What This Week's Internet Privacy Action Really Means
It has become increasingly easy to turn off the news or not read the paper as even the most seemingly common sense approaches to regulation default to partisan bickering among clout-heavy lobbyists. And with a pro-big business Republican House, Senate, and president, it's easy to understand how the current Congress and administration would abandon regulations designed to protect consumer privacy in favor of the interests of lobbyist clients that pay the biggest bills -- namely AT&T, Comcast, and Verizon, among others. In fact, that's what happened this week when President Donald Trump signed a bill eliminating privacy rules put in place by the Federal Communications Commission in the waning days of the Obama administration.
The FCC's rules were a direct result of a long legal battle to protect Net neutrality (read my related No Jitter post, "Net Neutrality Decision: Broadband a Utility, Not a Luxury"). After having lost two rounds in court, the FCC changed its tack and declared that Internet service providers (ISPs) were common carriers and thus could be managed under FCC rules, rather than those of the Federal Trade Commission (FTC). The FCC rules, which would have imposed stricter rules on ISPs than others, drew the ire of many Republicans and large ISPs. The ISPs claimed they were being subjected to special administrative obligations (not a good thing) because of their status as ISPs. Part of the conflict resulted from the differences between FTC and FCC rules, thus creating an inconsistency in how those rules designed to protect consumers would be applied.
But what's really behind the recent action, even if not what's generating the headlines? It's what the Internet advertising market and the shares that the biggest ISPs stand not to gain (as opposed to lose, since no one has access to that revenue stream today) if they must go through the trouble of getting permission from end users before sharing their information with those willing to pay for it. Internet advertising is thought to be a ginormous market, at $83 billion, as noted in a March 28 article in The Washington Post. That's right. $83 billion. And if what I saw at Mobile World Congress (MWC) in Barcelona this year is any indication, the opportunity for large ISPs to collect and sell (read: capitalize on) "consumers' behavioral information" is thus so massive as to motivate even a small- to moderate-sized ISP to jump on the bandwagon and sell consumer data to all bidders that come knocking. (At MWC there were 20 companies selling different products and services associated with collected data for every one selling some comparable data security product!)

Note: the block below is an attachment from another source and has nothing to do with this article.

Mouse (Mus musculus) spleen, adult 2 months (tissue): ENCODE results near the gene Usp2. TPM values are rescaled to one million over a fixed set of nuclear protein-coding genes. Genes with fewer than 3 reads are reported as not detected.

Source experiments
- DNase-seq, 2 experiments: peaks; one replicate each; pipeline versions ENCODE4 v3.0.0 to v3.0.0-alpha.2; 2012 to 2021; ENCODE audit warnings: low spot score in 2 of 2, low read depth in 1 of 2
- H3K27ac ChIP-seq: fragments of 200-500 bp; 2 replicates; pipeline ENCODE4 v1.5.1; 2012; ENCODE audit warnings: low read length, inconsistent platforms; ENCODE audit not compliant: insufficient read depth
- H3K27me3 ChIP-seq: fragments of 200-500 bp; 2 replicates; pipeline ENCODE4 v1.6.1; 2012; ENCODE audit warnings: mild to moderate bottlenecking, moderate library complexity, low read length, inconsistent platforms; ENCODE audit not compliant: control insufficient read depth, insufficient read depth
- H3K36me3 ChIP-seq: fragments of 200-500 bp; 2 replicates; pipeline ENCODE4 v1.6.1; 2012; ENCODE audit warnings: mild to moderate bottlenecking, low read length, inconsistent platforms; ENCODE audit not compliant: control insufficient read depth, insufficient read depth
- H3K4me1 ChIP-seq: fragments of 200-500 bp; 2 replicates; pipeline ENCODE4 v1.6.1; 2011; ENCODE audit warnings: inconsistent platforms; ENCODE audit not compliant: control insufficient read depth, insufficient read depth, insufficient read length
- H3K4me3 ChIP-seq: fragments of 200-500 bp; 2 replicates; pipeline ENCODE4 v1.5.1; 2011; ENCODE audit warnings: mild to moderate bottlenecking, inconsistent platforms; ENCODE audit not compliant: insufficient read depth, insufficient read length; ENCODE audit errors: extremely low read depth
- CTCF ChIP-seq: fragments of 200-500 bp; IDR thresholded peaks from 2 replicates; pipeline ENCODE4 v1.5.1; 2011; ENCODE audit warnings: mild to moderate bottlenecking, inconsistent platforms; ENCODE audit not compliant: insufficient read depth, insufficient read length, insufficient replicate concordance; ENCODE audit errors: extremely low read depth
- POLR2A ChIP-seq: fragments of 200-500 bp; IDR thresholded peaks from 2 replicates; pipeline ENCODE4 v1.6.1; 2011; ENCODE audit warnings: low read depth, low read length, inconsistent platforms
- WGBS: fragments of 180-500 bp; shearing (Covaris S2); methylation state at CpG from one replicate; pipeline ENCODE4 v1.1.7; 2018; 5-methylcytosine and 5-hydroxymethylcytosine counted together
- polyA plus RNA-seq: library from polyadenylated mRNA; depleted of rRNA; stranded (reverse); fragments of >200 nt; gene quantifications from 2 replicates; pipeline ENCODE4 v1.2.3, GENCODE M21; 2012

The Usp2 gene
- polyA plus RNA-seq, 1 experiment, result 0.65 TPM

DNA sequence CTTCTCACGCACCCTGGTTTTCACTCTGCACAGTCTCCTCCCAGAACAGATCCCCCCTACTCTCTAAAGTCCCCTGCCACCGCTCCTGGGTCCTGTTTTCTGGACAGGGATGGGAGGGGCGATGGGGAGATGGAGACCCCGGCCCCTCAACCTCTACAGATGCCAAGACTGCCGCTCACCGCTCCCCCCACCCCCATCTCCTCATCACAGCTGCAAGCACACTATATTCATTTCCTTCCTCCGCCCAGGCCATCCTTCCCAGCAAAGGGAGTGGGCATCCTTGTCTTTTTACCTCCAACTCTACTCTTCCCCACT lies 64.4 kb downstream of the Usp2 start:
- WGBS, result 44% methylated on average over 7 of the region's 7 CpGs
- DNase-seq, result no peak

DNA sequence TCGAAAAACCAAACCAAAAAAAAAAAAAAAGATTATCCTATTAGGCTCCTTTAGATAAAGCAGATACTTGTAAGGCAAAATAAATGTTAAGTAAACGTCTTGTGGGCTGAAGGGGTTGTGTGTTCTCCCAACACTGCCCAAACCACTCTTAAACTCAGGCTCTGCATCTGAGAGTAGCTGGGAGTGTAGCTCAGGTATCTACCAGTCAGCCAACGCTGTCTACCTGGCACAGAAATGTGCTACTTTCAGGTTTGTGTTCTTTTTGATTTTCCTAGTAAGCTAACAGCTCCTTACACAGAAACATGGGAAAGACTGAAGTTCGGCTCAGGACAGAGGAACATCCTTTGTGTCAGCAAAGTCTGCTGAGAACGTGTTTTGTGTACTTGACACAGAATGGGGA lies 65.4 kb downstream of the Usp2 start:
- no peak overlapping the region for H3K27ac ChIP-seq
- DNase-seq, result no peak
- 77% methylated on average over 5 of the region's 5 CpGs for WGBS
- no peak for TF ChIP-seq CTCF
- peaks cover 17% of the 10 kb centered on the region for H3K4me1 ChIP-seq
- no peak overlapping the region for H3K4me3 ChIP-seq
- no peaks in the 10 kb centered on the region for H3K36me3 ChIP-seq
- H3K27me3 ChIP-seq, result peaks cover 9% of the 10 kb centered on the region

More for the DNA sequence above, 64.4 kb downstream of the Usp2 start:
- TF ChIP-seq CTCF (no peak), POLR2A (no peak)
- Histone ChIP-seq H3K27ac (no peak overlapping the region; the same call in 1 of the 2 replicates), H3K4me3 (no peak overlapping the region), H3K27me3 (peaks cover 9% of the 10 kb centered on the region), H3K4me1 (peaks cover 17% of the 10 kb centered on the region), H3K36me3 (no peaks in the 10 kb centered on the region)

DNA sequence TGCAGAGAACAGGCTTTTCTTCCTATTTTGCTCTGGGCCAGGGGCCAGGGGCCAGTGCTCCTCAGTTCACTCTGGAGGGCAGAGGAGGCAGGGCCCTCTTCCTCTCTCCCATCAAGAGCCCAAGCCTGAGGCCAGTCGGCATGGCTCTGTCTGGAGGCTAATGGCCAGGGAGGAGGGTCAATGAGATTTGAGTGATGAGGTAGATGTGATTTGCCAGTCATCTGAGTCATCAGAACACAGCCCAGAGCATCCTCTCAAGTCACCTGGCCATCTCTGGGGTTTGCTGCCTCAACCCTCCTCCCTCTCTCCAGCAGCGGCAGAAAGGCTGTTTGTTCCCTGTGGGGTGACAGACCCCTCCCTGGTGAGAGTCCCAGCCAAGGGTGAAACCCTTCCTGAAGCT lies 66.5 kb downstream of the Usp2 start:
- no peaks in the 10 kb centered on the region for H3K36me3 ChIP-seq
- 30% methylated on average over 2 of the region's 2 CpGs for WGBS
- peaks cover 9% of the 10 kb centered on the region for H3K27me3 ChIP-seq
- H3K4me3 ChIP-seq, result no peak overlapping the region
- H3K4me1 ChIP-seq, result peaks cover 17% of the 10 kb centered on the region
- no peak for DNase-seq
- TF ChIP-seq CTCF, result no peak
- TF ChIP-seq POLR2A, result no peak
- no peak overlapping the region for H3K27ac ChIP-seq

In this debate, the old familiar Republican line that regulation stifles innovation played a weak second fiddle to the argument that little to no regulation -- or self-regulation -- is the way to manage the issue of consumer privacy. As they say in polite circles, "Poppycock!" As is said in less polite circles, ")_(*&*(^*&^&*(&%!" It's all about the revenue potential.
With or without a regulatory framework, companies providing broadband services are scurrying to develop techniques and methods for mining and analyzing customer information, including browsing habits, app usage and search history, and location identification. "The FCC's rules, which were passed in October ... set limits on how Internet providers could use that information, seeking to give consumers more control over the data they generate as they traverse the Web on their smartphones and computers," as noted in that previously cited Washington Post article. Those rules were scheduled to become effective in December of this year.
What the Congress and president decided this week is to permit providers to access a broad array of customer information without seeking end users' explicit consent to access and share such data. ISPs are no longer obligated to provide additional protection of consumer information from hackers and thieves. Finally, and this is the real kicker, the new rules make it increasingly difficult for the FCC to attempt to restore its privacy rules at some point in the future. While the official line remains that this turnabout creates a more even playing field for the provider, consumer information is increasingly at risk. The larger the volume of data and the more end points there are, the more vulnerable the provider, and ultimately the consumer.
The bright light in all of this is that despite successful federal efforts to place shareholder value over consumer protection, some states have are stepping up and beginning to draft legislation that seeks to take over where the FCC's rules have fallen victim to political action. Once again, while on the federal level potential shareholder returns have trumped common sense consumer protection, the states have had the opportunity and ability to bring their own legislation to the floor. I've had the privilege to be part of the drafting of one such law that should make its appearance in a state assembly house in the very near future. This is cause for optimism, if not outright joy. When at least some of the 50 states get involved in creating their own legislation to fill a gap created by federal inaction (or in this case mis-action), the result can be a legal crazy quilt that's difficult to manage. But it's better than nothing.
While the arguments have focused on the conflict of FTC and FCC rules, keep in mind that the real issue is really about the money at the other end. The administration and Congress's recent actions reflect the preference for shareholder returns over consumer privacy and protection. I can only hope that those lawmakers who led the charge to retract the rules are the first to have their search histories mined and published.